There may still be one person who can prevent Donald Trump, denier of the scientific consensus on global warming and vaccines and rejecter of other apparent truths, from being an “anti-science” president.
The question is whether he will find such a person. Trump hasn’t yet named a science advisor, and his team has given no indication of who it might end up being.
Every president since Franklin Delano Roosevelt has had a science advisor, though the influence of the position, and the extent to which it has kept presidents from neglecting or misusing empirical evidence, has varied considerably throughout the years. Richard Nixon even got rid of the position for a time. John Holdren, President Obama’s science advisor, has had much more influence in the White House than did George W. Bush’s advisor, John Marburger.
At this point in 2009, Holdren had already been on the job for weeks. Trump isn’t necessarily behind schedule, though—George W. Bush didn’t name Marburger until June 2001.
Nonetheless, the sooner Trump appoints a science advisor the better, says Rush Holt, CEO of the American Association for the Advancement of Science. Issues pertaining to science, technology, and engineering “are more embedded, in more policies, than ever before,” and scientific thinking is vital if a crisis arises, argues Holt, who previously served in Congress for 16 years. He says it’s in the president’s best interest to have a strong science advisor who is “at the table with the senior advisors for national security, for economics, and for domestic policy.”
Trump is under no legal obligation to appoint a cabinet-level science advisor like Holdren has been for Obama. The president must name a director for the White House’s Office of Science and Technology Policy (OSTP), which Congress created in 1976 to advise the president and coördinate scientific and technological initiatives between government agencies. After that it’s up to him to decide how much “stature and access” to give the position, says Robert Atkinson, founder and president of the Information Technology and Innovation Foundation, a nonpartisan technology policy think tank. And it’s unclear whether Trump would marginalize OSTP and even how much he cares about advancing science and technology policy.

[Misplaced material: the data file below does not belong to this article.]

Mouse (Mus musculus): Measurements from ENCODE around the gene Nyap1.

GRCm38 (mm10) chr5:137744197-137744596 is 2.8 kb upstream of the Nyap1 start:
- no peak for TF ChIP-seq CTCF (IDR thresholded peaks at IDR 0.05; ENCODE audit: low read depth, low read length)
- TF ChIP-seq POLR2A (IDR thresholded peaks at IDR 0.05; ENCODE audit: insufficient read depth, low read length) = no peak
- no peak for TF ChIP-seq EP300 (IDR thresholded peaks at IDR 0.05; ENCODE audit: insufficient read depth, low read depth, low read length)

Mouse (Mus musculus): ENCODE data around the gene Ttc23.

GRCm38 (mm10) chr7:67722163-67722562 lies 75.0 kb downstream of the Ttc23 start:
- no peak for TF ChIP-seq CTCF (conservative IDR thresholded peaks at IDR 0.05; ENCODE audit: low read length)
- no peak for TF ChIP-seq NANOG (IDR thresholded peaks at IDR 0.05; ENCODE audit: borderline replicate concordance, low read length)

Obama cared “as much as a president can care about this stuff,” Atkinson says. Obama made Holdren—who has engineering and physics degrees from MIT—part of his inner circle for many policy decisions. And with Holdren as director, the OSTP took on a broad range of projects, from climate change research to the Precision Medicine Initiative, which is aimed at developing new drugs and therapies that are tailored to individual patients’ bodies. It also coördinated efforts by multiple government agencies to help make the U.S. more competitive in the area of high-performance computing.
Whatever Trump ends up doing with his OSTP, we should hope he sees scientific thinking and evidence as assets, not impediments. Science is “the best protection a president has against being fooled, or fooling himself, so I hope he’ll find a science advisor who will help convince him of that,” says Holt. “Reality has a way of exposing decisions that aren’t made on the basis of the best evidence.”